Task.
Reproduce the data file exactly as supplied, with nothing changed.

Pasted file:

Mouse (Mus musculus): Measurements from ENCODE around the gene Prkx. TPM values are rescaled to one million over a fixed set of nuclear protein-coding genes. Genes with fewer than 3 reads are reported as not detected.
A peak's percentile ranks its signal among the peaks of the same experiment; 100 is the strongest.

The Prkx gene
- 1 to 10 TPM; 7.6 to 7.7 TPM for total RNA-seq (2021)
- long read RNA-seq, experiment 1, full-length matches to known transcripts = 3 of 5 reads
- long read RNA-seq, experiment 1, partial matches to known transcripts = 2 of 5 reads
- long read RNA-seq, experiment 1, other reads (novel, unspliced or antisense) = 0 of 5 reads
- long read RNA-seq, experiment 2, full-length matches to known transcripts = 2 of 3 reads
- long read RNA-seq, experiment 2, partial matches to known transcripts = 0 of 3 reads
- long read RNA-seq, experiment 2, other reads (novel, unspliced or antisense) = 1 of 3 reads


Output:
Mouse (Mus musculus): Measurements from ENCODE around the gene Prkx. TPM values are rescaled to one million over a fixed set of nuclear protein-coding genes. Genes with fewer than 3 reads are reported as not detected.
A peak's percentile ranks its signal among the peaks of the same experiment; 100 is the strongest.

The Prkx gene
- 1 to 10 TPM; 7.6 to 7.7 TPM for total RNA-seq (2021)
- long read RNA-seq, experiment 1, full-length matches to known transcripts = 3 of 5 reads
- long read RNA-seq, experiment 1, partial matches to known transcripts = 2 of 5 reads
- long read RNA-seq, experiment 1, other reads (novel, unspliced or antisense) = 0 of 5 reads
- long read RNA-seq, experiment 2, full-length matches to known transcripts = 2 of 3 reads
- long read RNA-seq, experiment 2, partial matches to known transcripts = 0 of 3 reads
- long read RNA-seq, experiment 2, other reads (novel, unspliced or antisense) = 1 of 3 reads